Sally Rooney’s newest novel, Normal People (Hogarth) is an engaging page-turner focusing on the shifting relationship between two teenagers from Ireland. This propulsive novel from the author of Conversations with Friends was longlisted for the Man Booker Prize, with little wonder.

Connell is a smart, popular athlete with a working class single mother, and Marianne is an intelligent, oddball loner who lives in a mansion with her dysfunctional family, enduring their physical and mental abuse. They are intellectually well-matched classmates but are socioeconomically incompatible so they steer clear of each other in high school. Connell’s mom is the cleaning lady for Marianne’s family and when Connell picks his mom up from work the teenagers’ paths cross. Their attraction is powerful and they have undeniable chemistry in their conversations. Secretly, they agree to spend time together.

Their relationship is complicated in public. The kids at school would never understand or accept them as a couple, but when they are alone together, they cannot imagine the distance that once separated them. “Most people go through their whole lives, Marianne thought, without ever really feeling that close with anyone.”

Their feelings grow and the companionship brings them both some sense of normalcy and happiness, until Connell makes a decision that wounds Marianne and changes the course of their relationship.  This crucial choice pushes Marianne away, and so begins the rough road of ups and downs these Irish teenagers’ experience in this coming-of-age love story.

Their relationship enters new dynamics as the two embark to college. Marianne struggled with self-worth in high school, but in college she appears more confident and popular with many friends. Connell ends up at the same school but is more reclusive, his security of high school having disappeared. Despite the newfound changes in identity, Connell still truly loves Marianne and tells her he will never let anything bad happen to her.

Their magnetism is still mutual and undeniable, and even though they are not a traditional couple, they feel understood and normal when they are alone together. Unfortunately due to misunderstandings, they butt heads over and over. They are both constantly searching for self-worth and love, and they each have other relationships, but Marianne’s are not always healthy:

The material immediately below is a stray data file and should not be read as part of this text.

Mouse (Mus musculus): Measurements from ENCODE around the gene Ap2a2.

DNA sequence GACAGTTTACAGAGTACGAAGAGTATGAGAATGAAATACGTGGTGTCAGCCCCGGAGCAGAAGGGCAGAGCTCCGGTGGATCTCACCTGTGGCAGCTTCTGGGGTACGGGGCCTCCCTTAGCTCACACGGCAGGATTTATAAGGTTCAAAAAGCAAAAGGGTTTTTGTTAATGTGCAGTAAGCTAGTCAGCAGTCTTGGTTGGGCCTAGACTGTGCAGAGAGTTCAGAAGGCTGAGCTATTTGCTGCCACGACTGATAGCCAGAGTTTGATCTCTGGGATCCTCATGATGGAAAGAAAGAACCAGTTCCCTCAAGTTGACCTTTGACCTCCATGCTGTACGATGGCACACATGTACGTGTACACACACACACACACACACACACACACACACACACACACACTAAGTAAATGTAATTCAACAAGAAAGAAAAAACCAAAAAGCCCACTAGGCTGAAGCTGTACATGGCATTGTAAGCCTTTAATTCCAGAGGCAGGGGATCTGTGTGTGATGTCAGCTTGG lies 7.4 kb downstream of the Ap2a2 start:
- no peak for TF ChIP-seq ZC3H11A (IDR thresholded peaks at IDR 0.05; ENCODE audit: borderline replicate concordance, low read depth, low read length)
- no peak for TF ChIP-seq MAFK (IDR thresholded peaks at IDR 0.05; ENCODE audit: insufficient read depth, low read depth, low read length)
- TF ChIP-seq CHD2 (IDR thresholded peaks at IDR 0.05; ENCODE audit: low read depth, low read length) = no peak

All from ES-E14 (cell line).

There’s always been something inside her that men have wanted to dominate, and their desire for domination can look so much like attraction, even love. In school the boys had tried to break her with cruelty and disregard, and in college men had tried to do it with sex and popularity, all with the same aim of subjugating some force in her personality. It depressed her to think people were so predictable.  Whether she was respected or despised, it didn’t make much difference in the end. Would every stage of her life continue to reveal itself as the same thing, again and again, the same remorseless contest for dominance?

Neither Connell nor Marianne felt normal in their own skin, struggling with intellectual superiority along with insecurities and feelings of unworthiness. They knew each other best, yet communication was often misinterpreted between them. Their reactions based on what they thought was going on impacted the choices they both made along the way, sometimes positively, sometimes to their detriment.

This story tackles social and economic status, depression and dominance…very real and often frustrating. There were things I hoped Connell and Marianne would have said to each other and I desperately wanted a different ending, but even though they suffered the consequences of poor communication, we are left with the hope that these two young people will ultimately find themselves happy and together. Sally Rooney’s writing is direct and gives a clear picture of the complexities of a fluctuating teenage relationship over a four year period.  I loved Normal People and highly recommend it!

Normal People is available for purchase.

ABOUT SALLY ROONEY:

Sally Rooney was born in the west of Ireland in 1991. Her work has appeared in The New Yorker, The New York Times, Granta and The London Review of Books. Winner of the Sunday Times Young Writer of the Year Award in 2017, she is the author of Conversations with Friends and the editor of the Irish literary journal The Stinging Fly. Her latest novel is Normal People.